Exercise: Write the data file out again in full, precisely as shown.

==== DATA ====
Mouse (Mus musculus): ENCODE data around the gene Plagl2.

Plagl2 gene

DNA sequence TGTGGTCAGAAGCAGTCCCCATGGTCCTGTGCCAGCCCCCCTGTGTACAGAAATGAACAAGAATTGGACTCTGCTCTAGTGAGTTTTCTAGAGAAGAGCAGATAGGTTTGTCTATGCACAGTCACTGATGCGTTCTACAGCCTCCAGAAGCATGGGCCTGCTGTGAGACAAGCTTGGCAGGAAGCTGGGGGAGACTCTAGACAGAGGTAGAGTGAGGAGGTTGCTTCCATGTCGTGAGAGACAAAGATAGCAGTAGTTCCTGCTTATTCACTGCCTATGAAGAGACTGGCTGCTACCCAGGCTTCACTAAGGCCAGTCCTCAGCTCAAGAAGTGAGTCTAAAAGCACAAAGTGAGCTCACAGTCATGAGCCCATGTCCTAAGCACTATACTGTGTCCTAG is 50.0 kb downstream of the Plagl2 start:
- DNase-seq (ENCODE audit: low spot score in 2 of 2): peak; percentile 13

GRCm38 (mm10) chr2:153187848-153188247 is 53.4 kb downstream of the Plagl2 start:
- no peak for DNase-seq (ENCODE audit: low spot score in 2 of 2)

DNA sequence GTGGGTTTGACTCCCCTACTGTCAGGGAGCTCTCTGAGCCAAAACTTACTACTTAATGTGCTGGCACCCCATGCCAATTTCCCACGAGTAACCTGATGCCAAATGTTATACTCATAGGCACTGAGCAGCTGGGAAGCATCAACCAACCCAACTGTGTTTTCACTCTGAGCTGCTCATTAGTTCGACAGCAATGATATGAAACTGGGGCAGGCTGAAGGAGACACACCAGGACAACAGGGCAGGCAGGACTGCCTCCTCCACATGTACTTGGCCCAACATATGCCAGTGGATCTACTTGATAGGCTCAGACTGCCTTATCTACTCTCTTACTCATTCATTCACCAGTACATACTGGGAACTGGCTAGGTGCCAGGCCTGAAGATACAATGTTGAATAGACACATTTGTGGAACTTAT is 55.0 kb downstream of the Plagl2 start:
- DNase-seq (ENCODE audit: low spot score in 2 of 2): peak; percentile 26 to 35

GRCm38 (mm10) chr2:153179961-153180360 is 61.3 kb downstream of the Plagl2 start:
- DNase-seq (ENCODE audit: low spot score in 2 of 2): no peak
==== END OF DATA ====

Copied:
Mouse (Mus musculus): ENCODE data around the gene Plagl2.

Plagl2 gene

DNA sequence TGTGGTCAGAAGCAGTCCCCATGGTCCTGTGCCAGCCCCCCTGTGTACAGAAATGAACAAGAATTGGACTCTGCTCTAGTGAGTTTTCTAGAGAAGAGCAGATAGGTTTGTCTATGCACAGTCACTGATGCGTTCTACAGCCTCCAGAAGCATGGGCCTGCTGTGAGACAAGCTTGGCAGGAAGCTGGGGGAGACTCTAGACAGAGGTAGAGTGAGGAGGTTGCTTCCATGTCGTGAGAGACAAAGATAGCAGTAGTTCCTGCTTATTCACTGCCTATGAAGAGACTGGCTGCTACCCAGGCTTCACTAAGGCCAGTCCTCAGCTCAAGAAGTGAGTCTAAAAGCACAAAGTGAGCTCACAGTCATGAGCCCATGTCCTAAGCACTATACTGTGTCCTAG is 50.0 kb downstream of the Plagl2 start:
- DNase-seq (ENCODE audit: low spot score in 2 of 2): peak; percentile 13

GRCm38 (mm10) chr2:153187848-153188247 is 53.4 kb downstream of the Plagl2 start:
- no peak for DNase-seq (ENCODE audit: low spot score in 2 of 2)

DNA sequence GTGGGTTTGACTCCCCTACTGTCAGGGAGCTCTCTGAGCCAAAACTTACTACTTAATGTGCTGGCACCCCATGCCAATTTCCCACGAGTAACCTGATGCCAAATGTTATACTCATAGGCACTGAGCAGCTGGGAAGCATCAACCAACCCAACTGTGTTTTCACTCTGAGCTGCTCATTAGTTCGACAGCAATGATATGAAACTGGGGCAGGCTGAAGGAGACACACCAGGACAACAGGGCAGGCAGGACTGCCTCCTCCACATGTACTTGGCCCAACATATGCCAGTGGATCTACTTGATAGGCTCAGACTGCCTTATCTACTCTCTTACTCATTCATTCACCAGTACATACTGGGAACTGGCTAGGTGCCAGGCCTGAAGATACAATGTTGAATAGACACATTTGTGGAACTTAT is 55.0 kb downstream of the Plagl2 start:
- DNase-seq (ENCODE audit: low spot score in 2 of 2): peak; percentile 26 to 35

GRCm38 (mm10) chr2:153179961-153180360 is 61.3 kb downstream of the Plagl2 start:
- DNase-seq (ENCODE audit: low spot score in 2 of 2): no peak